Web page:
Thursday, November 7th, 2019 Posted by Jim Thacker

Foundry closes Athera

Foundry has closed Athera, its cloud-based visual effects production platform, just 18 months after the service launched commercially.

The firm is no longer accepting new projects on the platform, while previous users have until 1 June 2020 to retrieve existing project data from in Athera’s internal storage.

So what was Elara?
First announced at NAB 2017 under its original name Elara, and launched commercially in April 2018, Athera was pitched as a complete visual effects studio in a box.

The platform provided an all-in-one cloud production service, including virtual workstations, online software rental, rendering, collaboration tools and analytics.

While firms like StratusCore had previously launched similar systems, Athera had the benefit – or possibly the handicap – of being run by a major CG software developer.

At launch, the service provided access to Foundry’s own products – including the Nuke family, Modo, Mari and Katana – plus Houdini, V-Ray and Blender, but not Autodesk tools.

Speaking to CG Channel at the time, Foundry cloud product manager Mathieu Mazerolle commented:

“There was a lot of desire [for Autodesk products among the beta users], especially for Maya … but Autodesk was not as enthusiastic as we’d hoped.”

While Foundry later decoupled software and workstation rentals, making it possible to use existing desktop software licences, the changes failed to increase uptake sufficiently, and Athera closed last Friday.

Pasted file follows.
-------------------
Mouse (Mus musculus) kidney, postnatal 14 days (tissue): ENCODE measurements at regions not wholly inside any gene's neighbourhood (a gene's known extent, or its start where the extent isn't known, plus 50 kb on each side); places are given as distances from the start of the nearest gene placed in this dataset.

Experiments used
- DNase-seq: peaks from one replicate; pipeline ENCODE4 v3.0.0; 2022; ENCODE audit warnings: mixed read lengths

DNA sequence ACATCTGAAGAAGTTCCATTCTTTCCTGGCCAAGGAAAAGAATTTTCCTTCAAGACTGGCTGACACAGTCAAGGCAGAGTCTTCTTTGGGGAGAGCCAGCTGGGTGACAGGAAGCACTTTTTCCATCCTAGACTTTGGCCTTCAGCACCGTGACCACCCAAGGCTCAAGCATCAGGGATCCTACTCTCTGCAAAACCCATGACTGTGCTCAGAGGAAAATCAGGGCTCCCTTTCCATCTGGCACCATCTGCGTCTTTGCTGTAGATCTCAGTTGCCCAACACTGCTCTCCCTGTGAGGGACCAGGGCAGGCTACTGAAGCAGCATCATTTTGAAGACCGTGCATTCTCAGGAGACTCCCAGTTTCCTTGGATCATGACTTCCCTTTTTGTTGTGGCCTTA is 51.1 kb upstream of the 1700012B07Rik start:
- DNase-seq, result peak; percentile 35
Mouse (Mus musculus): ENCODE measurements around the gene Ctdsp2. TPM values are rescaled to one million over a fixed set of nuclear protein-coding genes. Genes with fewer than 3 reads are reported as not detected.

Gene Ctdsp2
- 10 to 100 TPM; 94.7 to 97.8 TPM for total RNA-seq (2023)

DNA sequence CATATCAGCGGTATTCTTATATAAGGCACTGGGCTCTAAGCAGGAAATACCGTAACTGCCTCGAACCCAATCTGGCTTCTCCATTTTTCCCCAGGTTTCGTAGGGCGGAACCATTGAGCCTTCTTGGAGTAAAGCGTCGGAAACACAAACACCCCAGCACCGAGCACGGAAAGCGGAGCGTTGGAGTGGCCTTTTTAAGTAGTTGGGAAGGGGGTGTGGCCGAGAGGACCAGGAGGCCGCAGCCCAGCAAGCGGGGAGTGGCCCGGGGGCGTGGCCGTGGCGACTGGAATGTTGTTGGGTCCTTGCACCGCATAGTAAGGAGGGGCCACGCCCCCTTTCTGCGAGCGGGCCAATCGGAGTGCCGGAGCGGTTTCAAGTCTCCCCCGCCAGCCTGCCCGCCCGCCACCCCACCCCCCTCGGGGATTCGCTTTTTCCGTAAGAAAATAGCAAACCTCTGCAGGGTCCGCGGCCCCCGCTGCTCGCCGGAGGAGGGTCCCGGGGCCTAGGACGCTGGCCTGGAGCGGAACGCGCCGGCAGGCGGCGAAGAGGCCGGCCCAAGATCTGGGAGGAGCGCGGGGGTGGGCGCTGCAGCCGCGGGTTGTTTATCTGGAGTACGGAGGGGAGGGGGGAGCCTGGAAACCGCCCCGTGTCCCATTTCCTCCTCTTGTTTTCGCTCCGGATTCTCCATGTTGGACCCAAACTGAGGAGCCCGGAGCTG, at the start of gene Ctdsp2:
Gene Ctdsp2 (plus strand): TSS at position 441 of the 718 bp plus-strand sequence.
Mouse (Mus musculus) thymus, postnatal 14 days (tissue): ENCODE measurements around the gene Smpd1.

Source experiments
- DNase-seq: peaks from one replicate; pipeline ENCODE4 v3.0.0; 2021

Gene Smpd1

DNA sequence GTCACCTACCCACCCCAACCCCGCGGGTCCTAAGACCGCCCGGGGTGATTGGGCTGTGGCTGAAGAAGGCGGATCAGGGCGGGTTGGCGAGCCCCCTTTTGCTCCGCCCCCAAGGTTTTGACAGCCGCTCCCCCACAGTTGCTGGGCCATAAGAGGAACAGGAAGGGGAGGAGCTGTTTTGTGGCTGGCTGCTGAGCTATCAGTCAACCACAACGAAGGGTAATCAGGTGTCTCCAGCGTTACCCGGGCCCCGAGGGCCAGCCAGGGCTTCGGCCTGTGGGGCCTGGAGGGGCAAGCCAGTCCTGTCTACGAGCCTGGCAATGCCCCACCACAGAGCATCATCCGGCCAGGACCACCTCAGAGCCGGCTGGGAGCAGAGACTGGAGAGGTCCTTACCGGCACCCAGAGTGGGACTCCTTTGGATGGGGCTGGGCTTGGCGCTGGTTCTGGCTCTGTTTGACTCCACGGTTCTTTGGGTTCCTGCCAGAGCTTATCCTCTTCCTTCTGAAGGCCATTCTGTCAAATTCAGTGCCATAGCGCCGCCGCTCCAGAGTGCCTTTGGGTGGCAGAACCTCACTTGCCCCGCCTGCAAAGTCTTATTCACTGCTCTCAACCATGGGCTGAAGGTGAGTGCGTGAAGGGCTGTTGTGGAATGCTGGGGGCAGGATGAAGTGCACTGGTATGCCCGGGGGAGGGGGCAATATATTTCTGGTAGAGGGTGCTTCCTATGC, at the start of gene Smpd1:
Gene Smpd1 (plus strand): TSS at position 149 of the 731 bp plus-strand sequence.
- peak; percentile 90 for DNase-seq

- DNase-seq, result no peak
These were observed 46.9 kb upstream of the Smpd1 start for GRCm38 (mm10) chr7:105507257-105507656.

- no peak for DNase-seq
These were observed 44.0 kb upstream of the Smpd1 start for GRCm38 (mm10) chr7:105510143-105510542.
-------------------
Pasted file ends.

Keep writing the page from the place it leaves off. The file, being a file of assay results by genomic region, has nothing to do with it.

A service ahead of its time in its target market?
Speaking to CG Channel by email, Foundry attributed the closure to Athera being “ahead of its time as a commercial offering”.

Asked if lack of buy-in from other developers had been a factor, Mazerolle commented:

“We’ve had good support from other vendors, including Autodesk, and we were able to offer Maya support for those bringing their own license to the Athera platform.”

In an interview with fxguide, Foundry added that time taken to upload assets to the cloud had not been a major issue, but that it had “discovered a need for better tools for turning over and reviewing finished shots”.

While the firm believes that the cloud is “where we’re all going”, it is now focusing development effort on the ‘hybrid cloud’: production using a less ambitious mixture of in-house and online computing resources.

According to the farewell message on the old Athera website:

“Foundry remains committed to helping customers create and collaborate from anywhere, and we have some exciting future plans for cloud and collaboration across our product portfolio.”

Read Foundry’s announcement of the closure of Athera